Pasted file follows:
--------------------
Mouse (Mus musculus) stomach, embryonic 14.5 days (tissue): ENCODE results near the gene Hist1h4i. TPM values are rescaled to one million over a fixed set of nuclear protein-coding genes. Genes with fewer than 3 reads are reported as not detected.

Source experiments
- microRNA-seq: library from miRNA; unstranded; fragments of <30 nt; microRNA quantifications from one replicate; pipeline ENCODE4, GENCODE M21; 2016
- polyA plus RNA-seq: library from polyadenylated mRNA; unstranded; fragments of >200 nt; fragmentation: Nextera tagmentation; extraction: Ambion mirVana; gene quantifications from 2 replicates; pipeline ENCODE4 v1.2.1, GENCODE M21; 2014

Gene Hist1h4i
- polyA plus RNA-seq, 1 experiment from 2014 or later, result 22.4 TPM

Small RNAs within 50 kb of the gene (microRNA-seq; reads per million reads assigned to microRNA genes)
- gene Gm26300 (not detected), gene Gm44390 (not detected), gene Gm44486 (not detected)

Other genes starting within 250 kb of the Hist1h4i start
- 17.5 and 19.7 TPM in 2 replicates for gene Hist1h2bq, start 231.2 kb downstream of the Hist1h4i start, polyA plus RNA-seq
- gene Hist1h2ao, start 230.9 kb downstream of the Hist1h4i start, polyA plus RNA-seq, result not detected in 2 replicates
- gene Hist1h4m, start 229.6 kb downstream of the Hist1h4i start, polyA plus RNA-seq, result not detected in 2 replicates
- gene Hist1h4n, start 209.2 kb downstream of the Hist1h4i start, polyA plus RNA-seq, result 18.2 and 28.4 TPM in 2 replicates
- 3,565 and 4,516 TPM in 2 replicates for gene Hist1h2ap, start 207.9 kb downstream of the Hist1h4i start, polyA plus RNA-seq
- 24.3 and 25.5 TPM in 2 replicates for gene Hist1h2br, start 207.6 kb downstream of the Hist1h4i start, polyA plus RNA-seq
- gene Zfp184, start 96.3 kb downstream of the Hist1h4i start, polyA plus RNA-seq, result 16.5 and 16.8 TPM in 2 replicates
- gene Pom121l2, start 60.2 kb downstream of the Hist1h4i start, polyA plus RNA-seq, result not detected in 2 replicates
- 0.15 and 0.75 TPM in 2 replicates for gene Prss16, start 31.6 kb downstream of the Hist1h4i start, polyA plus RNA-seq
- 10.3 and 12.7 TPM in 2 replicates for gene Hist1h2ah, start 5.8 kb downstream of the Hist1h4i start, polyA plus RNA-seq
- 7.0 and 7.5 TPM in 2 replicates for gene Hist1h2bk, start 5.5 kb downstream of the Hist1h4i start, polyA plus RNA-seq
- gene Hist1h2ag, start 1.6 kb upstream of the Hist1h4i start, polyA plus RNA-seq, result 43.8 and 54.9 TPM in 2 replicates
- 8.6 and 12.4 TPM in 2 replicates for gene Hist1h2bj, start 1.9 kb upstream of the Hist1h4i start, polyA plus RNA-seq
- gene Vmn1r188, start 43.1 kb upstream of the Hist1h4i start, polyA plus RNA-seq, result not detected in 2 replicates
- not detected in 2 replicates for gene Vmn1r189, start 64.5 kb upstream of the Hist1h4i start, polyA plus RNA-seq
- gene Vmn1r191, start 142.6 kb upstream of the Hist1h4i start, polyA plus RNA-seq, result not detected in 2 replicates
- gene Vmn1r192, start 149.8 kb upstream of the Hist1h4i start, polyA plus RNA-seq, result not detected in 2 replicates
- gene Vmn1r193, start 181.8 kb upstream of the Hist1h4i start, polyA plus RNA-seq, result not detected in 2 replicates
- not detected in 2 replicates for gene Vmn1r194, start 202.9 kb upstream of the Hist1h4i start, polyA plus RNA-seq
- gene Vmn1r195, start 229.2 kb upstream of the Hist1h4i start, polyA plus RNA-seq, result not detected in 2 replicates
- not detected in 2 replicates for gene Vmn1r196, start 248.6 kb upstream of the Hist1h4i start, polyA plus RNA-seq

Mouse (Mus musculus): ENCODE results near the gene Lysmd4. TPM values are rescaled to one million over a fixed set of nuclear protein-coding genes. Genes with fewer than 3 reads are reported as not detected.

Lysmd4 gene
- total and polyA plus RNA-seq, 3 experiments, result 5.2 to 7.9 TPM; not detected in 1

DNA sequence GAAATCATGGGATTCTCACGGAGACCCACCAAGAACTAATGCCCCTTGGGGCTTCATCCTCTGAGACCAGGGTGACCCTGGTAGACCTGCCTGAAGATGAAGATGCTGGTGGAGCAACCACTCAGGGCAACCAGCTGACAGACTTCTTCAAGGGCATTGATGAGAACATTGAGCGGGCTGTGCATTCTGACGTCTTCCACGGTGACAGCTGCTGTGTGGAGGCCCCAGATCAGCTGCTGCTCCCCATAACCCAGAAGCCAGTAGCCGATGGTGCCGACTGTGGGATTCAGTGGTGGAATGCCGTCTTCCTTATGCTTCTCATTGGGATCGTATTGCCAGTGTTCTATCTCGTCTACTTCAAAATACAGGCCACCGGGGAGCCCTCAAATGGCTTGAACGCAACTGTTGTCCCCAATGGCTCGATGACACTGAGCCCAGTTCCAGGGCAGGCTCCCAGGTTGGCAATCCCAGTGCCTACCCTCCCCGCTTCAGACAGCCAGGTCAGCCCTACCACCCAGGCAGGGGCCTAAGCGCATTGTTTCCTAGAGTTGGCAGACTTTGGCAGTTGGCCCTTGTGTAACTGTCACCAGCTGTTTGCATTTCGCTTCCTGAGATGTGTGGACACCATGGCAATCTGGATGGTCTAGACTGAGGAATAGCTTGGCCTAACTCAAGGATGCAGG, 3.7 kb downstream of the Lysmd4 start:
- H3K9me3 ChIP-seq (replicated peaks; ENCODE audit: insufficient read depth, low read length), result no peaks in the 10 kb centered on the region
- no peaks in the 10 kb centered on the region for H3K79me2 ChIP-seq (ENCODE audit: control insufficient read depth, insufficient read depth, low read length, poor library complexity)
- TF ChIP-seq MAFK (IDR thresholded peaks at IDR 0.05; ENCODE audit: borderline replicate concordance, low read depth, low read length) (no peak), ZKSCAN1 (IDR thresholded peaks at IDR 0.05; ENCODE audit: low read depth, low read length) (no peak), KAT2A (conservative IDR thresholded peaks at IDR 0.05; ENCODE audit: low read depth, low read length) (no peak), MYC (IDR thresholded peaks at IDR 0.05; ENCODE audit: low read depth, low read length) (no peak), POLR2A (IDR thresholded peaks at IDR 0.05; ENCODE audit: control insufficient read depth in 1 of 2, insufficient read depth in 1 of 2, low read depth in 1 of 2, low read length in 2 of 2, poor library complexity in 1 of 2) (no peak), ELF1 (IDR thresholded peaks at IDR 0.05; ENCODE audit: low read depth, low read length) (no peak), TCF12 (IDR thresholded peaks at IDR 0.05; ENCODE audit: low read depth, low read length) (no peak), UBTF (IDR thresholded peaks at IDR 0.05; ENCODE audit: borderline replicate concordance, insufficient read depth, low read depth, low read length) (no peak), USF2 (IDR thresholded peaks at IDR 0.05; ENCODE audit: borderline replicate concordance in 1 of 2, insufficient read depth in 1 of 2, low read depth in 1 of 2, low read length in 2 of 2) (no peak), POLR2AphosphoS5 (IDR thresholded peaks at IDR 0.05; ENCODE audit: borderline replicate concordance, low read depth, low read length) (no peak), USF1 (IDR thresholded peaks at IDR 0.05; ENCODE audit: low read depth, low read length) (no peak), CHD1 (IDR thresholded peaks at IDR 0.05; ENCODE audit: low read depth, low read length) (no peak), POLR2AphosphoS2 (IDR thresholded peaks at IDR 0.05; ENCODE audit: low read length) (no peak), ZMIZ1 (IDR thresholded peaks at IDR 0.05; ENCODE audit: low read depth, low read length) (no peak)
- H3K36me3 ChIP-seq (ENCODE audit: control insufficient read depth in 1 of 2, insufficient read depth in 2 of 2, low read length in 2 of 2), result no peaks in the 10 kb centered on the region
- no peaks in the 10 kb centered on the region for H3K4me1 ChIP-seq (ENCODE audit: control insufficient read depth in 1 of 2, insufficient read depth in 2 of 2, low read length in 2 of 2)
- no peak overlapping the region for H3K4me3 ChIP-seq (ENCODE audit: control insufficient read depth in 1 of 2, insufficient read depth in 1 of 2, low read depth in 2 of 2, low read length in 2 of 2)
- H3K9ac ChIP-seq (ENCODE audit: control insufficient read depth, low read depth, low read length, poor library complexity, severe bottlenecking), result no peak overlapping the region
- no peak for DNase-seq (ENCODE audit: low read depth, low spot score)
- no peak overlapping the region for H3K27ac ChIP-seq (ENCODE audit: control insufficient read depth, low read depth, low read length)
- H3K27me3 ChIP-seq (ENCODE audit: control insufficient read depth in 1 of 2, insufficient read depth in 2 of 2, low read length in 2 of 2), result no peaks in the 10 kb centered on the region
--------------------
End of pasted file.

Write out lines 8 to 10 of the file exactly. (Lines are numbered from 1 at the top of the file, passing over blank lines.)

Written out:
- gene Gm26300 (not detected), gene Gm44390 (not detected), gene Gm44486 (not detected)

Other genes starting within 250 kb of the Hist1h4i start
- 17.5 and 19.7 TPM in 2 replicates for gene Hist1h2bq, start 231.2 kb downstream of the Hist1h4i start, polyA plus RNA-seq